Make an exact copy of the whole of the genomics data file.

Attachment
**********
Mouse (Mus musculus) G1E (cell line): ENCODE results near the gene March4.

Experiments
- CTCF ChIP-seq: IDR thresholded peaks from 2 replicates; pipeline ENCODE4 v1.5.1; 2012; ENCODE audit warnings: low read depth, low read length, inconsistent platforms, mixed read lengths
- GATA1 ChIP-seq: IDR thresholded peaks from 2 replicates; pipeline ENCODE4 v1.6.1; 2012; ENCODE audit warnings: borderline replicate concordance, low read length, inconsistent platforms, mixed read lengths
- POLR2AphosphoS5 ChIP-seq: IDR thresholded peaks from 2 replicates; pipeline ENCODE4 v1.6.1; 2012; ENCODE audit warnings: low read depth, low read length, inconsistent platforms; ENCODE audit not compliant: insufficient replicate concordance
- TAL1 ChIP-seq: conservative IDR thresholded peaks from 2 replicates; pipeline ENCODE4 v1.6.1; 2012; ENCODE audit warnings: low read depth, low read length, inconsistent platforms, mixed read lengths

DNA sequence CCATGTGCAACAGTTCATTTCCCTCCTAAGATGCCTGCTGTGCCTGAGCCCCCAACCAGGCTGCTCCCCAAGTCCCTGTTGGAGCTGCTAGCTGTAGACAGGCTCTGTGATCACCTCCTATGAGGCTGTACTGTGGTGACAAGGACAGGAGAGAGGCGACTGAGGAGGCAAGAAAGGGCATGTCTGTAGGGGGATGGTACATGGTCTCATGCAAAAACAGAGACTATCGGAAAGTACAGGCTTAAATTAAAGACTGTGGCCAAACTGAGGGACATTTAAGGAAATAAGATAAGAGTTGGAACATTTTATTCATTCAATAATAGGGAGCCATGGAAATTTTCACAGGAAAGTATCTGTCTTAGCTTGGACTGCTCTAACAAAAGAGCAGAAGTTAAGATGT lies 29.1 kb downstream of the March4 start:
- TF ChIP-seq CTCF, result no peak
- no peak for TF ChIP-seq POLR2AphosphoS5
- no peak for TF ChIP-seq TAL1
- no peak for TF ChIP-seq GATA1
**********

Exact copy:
Mouse (Mus musculus) G1E (cell line): ENCODE results near the gene March4.

Experiments
- CTCF ChIP-seq: IDR thresholded peaks from 2 replicates; pipeline ENCODE4 v1.5.1; 2012; ENCODE audit warnings: low read depth, low read length, inconsistent platforms, mixed read lengths
- GATA1 ChIP-seq: IDR thresholded peaks from 2 replicates; pipeline ENCODE4 v1.6.1; 2012; ENCODE audit warnings: borderline replicate concordance, low read length, inconsistent platforms, mixed read lengths
- POLR2AphosphoS5 ChIP-seq: IDR thresholded peaks from 2 replicates; pipeline ENCODE4 v1.6.1; 2012; ENCODE audit warnings: low read depth, low read length, inconsistent platforms; ENCODE audit not compliant: insufficient replicate concordance
- TAL1 ChIP-seq: conservative IDR thresholded peaks from 2 replicates; pipeline ENCODE4 v1.6.1; 2012; ENCODE audit warnings: low read depth, low read length, inconsistent platforms, mixed read lengths

DNA sequence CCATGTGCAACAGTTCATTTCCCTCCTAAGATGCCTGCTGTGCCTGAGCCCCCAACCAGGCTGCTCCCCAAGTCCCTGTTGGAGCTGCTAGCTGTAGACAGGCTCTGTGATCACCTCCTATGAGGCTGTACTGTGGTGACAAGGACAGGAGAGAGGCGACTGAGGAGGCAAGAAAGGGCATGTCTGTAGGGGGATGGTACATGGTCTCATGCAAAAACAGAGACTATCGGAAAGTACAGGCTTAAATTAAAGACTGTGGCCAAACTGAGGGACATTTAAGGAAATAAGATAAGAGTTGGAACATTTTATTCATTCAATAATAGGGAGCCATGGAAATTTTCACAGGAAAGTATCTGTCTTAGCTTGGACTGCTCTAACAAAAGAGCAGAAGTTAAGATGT lies 29.1 kb downstream of the March4 start:
- TF ChIP-seq CTCF, result no peak
- no peak for TF ChIP-seq POLR2AphosphoS5
- no peak for TF ChIP-seq TAL1
- no peak for TF ChIP-seq GATA1